posted in: Regency, Romance | 0

georgetteby D. B. Schaefer


Devorah Asher is blessed with beauty, brains, and a great collection of Georgette Heyer novels. What 30-year-old Devorah doesn’t have is one of the most highly prized commodities in her Orthodox Jewish community—a husband. Even when an eligible man does appear on the scene, she fumbles the opportunity by falling off a chair…and landing in Miss Heyer’s Regency England.

She is taken under the wing of the very rich and very charming Duke of Ravenscroft, who suspects that Devorah is Jewish and would therefore be the perfect wife for his Jewish tenant, Jonathan Whyteman. First, though, the Duke needs to enlist Devorah’s aid with fending off the advances of the very persistent Lady Albinia Brinkburn.

While the world thinks the Duke is planning on marrying Devorah, she is slowly becoming attracted to Mr. Whyteman. But it’s the wrong place and the wrong century. So even though she has finally found The One, how can she straighten out this convoluted match?

“Just when you start to think, where is this going, you get taken on to an interesting twist. I just loved the use of language. Schaefer did her homework regarding language and customs authenticity and it is fun.”

“I admit it…I am a regency romance addict and adore the books of the queen of the genre Georgette Heyer. This wonderfully well written story that pays homage to the queen, the genre, and also providees a delightful ‘what-if¨’twist.”

“I also enjoyed learning more about what it means to be an orthodox Jew and the challenges these people deal with in both 21st century life as well as those faced in regency England. The romance is sweet and the time travel aspect was fun.”

CIR: What gave you the idea to have a 21st century Orthodox Jew travel back to regency England?

SCHAEFER: I started reading Georgette Heyer novels during a difficult period of my life because they provided pure escapism. Because Miss Heyer’s novels are so rereadable, I began cycling through them every year or two, until I could quote many passages by heart. At some point I thought–What if? What if someone who is addicted to Georgette Heyer novels, a someone who is also an Orthodox Jew, ends up in aristocratic Regency England and goes through her own “Georgette Heyer” experience. From there, the plot snowballed. I then decided to write this book as homage to Georgette Heyer, who created the Regency romance genre. The 40th anniversary of Miss Heyer’s death is July 4, 2014.

CIR: Would you compare this to Georgette Heyer’s novels?

SCHAEFER: I kept some of Miss Heyer’s zanier romance novels, such as Sylvester or The Wicked Uncle, in mind while writing Me & Georgette. I also tried to incorporate many of Miss Heyer’s stock literary devices, such as a plethora of insufferable and ridiculous characters, an elopement that wasn’t, and even the precocious child character that appears frequently in her books. If Me & Georgette were to be made into a movie (and I can really picture it as a movie), I would call it a combination of the Frisco Kid (the Jewish aspect) and Romancing the Stone (a romance author ends up in her own romance adventure), but–aside from the time travel aspect–with a Georgette Heyer look and feel.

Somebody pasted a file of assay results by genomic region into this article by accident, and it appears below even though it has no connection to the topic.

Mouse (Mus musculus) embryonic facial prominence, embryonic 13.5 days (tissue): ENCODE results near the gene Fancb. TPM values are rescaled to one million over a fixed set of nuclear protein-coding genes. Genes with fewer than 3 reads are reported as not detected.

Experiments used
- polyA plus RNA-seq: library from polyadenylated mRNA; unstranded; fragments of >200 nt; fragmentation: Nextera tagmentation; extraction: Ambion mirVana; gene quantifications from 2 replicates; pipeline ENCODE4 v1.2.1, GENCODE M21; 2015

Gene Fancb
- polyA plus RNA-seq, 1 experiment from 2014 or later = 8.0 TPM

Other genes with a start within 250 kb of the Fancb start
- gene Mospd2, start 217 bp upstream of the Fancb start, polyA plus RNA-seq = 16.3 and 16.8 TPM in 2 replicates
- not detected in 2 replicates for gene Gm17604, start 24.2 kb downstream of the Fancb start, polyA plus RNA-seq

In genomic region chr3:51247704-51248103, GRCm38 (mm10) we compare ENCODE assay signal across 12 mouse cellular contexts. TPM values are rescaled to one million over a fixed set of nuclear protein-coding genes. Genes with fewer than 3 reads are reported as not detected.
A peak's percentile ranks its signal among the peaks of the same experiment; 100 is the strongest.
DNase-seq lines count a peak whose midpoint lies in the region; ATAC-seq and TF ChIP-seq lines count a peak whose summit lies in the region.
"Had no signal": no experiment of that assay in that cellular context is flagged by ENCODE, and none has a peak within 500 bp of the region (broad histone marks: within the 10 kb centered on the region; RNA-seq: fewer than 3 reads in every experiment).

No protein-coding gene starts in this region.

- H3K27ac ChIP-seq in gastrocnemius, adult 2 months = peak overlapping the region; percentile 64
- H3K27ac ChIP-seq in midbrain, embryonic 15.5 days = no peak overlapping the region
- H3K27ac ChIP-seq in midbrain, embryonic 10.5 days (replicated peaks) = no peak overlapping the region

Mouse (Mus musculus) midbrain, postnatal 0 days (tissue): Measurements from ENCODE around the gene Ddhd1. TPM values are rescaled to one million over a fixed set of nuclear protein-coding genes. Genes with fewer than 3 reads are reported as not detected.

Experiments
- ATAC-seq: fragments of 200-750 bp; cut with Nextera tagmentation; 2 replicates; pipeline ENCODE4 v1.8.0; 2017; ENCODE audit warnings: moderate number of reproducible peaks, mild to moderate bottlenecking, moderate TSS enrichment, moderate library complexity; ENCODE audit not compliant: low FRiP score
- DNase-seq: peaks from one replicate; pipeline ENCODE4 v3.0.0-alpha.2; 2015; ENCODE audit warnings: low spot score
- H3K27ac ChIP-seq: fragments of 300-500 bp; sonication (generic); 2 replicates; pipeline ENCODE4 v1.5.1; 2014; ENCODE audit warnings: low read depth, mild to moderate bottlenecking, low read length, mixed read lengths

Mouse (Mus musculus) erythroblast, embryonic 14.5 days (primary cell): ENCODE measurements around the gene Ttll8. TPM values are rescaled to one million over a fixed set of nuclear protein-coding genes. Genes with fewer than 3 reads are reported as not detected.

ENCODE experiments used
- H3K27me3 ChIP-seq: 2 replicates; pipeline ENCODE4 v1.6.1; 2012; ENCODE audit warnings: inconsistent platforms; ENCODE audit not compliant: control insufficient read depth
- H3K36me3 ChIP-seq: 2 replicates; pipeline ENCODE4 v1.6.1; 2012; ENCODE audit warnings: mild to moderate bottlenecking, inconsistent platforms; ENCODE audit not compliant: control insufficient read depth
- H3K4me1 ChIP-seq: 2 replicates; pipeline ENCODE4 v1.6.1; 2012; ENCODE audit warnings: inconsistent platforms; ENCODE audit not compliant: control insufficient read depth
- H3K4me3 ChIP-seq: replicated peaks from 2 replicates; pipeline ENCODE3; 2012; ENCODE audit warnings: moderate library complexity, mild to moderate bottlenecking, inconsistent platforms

CIR: What do you hope your readers will get out of this book?

SCHAEFER: I want my readers to have FUN. And so far, most of the reviewers have said they’ve really enjoyed it, kosher food and all. Also, for any of you readers who like the classics, I hope you enjoy all the literary asides.

CIR: Tell us about this Orthodox Jew lead character–something not so common in regency romances.

SCHAEFER: Devorah is a highly intelligent, independent woman who wants to conform to her own community’s standards–which means marrying and starting a home and family. But, she has trouble finding a man who measures up. She is placed in a situation that totally removes her from “real life”, and I think she performs admirably under the circumstances. She sticks to her morals but manages to hold her own and avoid too many dangerous or embarrassing mishaps when she suddenly finds herself alone and defenseless in an early 19th century British duke’s country home.

Learn more about D. B. Schaefer at

Lia London, host of this site, read this novel and found it an answer to her daydreams.  See the review here.